> BIRTWISTLE Decca British Music Collection [HC]: Classical CD Reviews- Aug 2002 MusicWeb(UK)

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Harrison BIRTWISTLE (born 1934)

Tragoedia (1965)a
Five Distances (1993)a
Three Settings of Celan (1989/1996)a
Secret Theatre (1984)a
Endless Parade (1987)b
Panic (1995)c
Earth Dances (1986)d
Christine Whittlesey (soprano in Three Settings); Ensemble InterContemporaina; Pierre Bouleza; Håkan Hardenberger (trumpet)b; BBC Philharmonic Orchestrab; Elgar Howarthb; John Harle (saxophone)c; Paul Clarvis (drum kit)c; BBC Symphony Orchestrac; Sir Andrew Davisc; Cleveland Orchestrad; Christoph von Dohnányid
Recorded: Manchester 1990; Paris 1993; Cleveland, Ohio, 1995 and London 1995
DECCA British Music Collection 468 804-2 [76:07 + 74:43]


Harrison Birtwistle is undoubtedly one of the most distinctive composers of his generation. This is particularly evident in CD1 here coupling works written at various stages of his composing life. The quite early Tragoedia (1965) is a telling example of his early music. Its stylised ritual inspired by Greek drama has become a "red line" throughout Birtwistle’s output, whereas its refined violence is yet another unmistakable hallmark. Most Birtwistle fingerprints already feature prominently in this substantial score: arresting sonorities, rhythmic complexity, dramatic gestures, subtle use of dissonance to mention but a few. By comparison, Five Distances (1993) for wind quintet has a somewhat unexpected playfulness that one might not have readily associated with this composer. I had never heard this work before but I enjoyed every minute of it. The Three Settings of Celan, written at various periods between 1989 and 1996, show another facet of Birtwistle’s music, particularly a rather unsuspected ability to indulge in a more lyrical vein of great beauty. (These Celan settings were to be included in his substantial Pulse Shadows recorded recently.) Secret Theatre (1984) is the last panel of a trilogy composed for the London Sinfonietta (the other panels are Silbury Air [1976/7] and Carmen Arcadiae Mechanicae Perpetuum [1978]). The music is layered in what Birtwistle refers to as ‘strata’, i.e. Cantus (several players instructed to play from solo positions at the front of the ensemble) and Continuum. The music of the Cantus is essentially linear whereas the material for the Continuum is conceived vertically. Both interact continuously in ever-changing combinations in accordance with some ‘secret theatre’. Secret Theatre is a gripping piece of music that succeeds by the sheer force of its invention. I for one consider this brilliant concerto for ensemble one of Birtwistle’s most successful achievements.

The composer has described how the idea of Endless Parade for trumpet and strings came to him while travelling in Italy and visiting the town of Lucca at the time of ‘Festa’, i.e. a long procession "snaking its way through the narrow streets of the city". To a certain extent, this piece is a set of variations viewing several elements from different viewpoints. This is one of Birtwistle’s sunniest and most directly endearing works. It was written for Hardenberger who plays with superb sound and consummate assurance.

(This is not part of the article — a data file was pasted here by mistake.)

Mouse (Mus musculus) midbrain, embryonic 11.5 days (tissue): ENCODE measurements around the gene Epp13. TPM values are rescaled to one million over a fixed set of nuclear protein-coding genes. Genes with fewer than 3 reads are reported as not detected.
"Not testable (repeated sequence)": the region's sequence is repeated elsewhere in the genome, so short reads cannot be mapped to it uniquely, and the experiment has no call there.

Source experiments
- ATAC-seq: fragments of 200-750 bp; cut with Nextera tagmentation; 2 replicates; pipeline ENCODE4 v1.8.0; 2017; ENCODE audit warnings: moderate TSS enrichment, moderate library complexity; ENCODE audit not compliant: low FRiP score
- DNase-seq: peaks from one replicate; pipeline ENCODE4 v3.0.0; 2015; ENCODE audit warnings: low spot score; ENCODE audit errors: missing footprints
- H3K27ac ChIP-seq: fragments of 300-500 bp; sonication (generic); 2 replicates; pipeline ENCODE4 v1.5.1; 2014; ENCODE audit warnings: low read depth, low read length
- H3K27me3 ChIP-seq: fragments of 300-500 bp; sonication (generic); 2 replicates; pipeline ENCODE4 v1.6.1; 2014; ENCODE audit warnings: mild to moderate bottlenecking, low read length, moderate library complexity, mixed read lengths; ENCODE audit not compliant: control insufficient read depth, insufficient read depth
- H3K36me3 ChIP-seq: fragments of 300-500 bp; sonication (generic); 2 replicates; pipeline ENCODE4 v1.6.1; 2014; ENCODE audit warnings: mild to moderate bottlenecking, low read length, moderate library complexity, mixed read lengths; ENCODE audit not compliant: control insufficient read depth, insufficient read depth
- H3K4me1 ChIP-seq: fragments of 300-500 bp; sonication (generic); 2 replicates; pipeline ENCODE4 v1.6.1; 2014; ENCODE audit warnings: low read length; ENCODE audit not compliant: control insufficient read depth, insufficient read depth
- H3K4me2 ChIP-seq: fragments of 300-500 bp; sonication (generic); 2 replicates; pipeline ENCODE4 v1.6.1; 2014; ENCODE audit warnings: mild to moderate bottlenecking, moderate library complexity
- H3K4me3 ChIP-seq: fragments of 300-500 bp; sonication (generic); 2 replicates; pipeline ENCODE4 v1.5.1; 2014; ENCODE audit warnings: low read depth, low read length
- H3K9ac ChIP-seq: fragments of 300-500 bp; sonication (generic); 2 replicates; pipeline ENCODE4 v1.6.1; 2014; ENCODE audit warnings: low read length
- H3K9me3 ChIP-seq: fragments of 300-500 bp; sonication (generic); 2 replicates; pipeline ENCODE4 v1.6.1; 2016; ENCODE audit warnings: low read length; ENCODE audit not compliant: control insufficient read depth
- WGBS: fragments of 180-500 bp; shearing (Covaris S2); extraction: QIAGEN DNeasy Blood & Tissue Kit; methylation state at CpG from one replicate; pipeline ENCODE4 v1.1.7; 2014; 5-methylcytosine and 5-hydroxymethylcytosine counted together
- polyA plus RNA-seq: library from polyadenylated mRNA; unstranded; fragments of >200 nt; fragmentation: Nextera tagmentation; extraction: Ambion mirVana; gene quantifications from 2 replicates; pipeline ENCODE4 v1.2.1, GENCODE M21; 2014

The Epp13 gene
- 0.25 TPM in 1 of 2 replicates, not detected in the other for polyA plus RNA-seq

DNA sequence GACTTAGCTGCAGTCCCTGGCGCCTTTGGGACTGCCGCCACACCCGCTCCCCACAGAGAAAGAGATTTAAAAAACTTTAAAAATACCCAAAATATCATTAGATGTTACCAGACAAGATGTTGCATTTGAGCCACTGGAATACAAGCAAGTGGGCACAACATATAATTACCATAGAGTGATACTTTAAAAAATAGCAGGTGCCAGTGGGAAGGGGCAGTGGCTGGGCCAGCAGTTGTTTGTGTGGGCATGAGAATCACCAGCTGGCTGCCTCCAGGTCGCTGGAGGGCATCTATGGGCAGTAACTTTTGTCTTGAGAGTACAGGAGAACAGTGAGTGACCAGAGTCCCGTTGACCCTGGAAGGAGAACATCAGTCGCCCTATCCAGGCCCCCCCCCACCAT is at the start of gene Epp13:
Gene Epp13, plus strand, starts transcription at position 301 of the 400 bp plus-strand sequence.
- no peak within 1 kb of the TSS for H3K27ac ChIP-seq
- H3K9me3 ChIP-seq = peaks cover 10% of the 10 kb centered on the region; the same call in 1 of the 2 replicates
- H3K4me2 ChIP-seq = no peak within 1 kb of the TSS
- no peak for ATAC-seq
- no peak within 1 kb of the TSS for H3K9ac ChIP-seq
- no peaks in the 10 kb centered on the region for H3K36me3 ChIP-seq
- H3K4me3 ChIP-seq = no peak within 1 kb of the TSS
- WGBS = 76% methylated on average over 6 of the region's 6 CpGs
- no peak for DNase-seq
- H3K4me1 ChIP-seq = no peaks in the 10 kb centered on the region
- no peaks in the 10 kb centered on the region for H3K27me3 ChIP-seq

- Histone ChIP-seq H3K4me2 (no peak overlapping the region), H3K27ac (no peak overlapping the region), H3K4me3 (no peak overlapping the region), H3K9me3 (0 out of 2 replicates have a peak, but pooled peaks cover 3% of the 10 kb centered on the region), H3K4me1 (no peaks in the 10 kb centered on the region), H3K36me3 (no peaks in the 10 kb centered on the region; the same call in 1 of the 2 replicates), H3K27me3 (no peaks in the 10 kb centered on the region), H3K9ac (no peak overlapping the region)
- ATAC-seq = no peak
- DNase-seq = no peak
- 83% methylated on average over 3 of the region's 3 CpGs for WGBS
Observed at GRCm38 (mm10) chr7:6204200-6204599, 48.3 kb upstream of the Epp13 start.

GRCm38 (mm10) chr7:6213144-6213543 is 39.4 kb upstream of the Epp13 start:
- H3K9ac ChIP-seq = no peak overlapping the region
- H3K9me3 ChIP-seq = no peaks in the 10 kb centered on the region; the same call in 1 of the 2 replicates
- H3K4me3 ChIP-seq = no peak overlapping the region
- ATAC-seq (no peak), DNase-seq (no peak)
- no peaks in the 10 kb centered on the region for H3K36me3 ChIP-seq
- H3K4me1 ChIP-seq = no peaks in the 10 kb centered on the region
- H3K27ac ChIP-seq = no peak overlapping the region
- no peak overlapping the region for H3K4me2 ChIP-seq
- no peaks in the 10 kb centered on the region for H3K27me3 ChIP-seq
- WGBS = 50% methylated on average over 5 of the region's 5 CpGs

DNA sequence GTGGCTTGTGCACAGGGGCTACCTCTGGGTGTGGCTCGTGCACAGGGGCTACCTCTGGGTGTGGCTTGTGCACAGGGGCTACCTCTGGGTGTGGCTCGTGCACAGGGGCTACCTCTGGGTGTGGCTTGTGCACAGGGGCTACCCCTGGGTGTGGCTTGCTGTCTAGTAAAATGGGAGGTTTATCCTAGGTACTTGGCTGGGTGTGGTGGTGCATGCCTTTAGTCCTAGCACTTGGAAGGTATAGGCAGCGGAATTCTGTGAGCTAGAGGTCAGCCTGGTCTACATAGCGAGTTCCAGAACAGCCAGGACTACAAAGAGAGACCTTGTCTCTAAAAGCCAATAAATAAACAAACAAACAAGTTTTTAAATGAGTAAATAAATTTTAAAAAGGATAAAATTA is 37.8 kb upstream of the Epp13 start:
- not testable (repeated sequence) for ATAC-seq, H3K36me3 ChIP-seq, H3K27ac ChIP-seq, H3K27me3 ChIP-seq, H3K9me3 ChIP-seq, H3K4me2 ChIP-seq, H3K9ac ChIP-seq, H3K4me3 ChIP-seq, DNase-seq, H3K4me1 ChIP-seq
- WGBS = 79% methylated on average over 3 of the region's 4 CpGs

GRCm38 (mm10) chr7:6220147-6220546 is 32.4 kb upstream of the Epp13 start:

Earth Dances of 1986 is Birtwistle’s second large-scale work for full orchestra, completed several years after the masterly Triumph of Time (1972). This powerfully impressive work carries the layer technique of Secret Theatre a step further, in that there are now six such layers that continuously interact in ever-shifting relationships. The end result however is an impressive, craggy and rugged landscape of no mean grandeur.

The Last Night of the Proms in 1995, for which Birtwistle was commissioned to write Panic was a quite remarkable event in many respects. Rarely has a Prom piece given way to such white-hot controversy: "cons" were overtly outraged by this riotous, almost telluric evocation of Pan whereas "pros" relished the iconoclastic vitality of this exuberant piece. Indeed the music moves along with relentless intensity and, some would say, uselessly violent drive, actually with little respite, if any. I watched the first performance during the Last Night’s broadcast and I was frankly baffled by the sheer volume of intensity displayed in the piece, by the formidable assurance and physical strength of John Harle and Paul Clarvis and by the apparent nonchalance of Sir Andrew steering clear amidst this exciting Witches’ Cauldron. I still do not know whether or not I like this piece; but I know that, like it or not, this is a considerable technical feat.

CD1 is the re-issue of a disc released by DG some time ago. Pierre Boulez conducts carefully prepared readings of these often intricate scores and gets wonderful support from his players. CD2 is compiled from a fine Philips CD devoted to contemporary British trumpet concertos (the other works were Maxwell Davies’ and Michael Blake-Watkins’ trumpet concertos), and from an Argo disc including Harle’s stunning reading of Panic and von Dohnányi’s fine reading of the masterly Earth Dances.

The present double-CD set is a most welcome and generous introduction to Birtwistle’s distinctive, though exacting but often rewarding sound world. Not to be missed.

Hubert Culot


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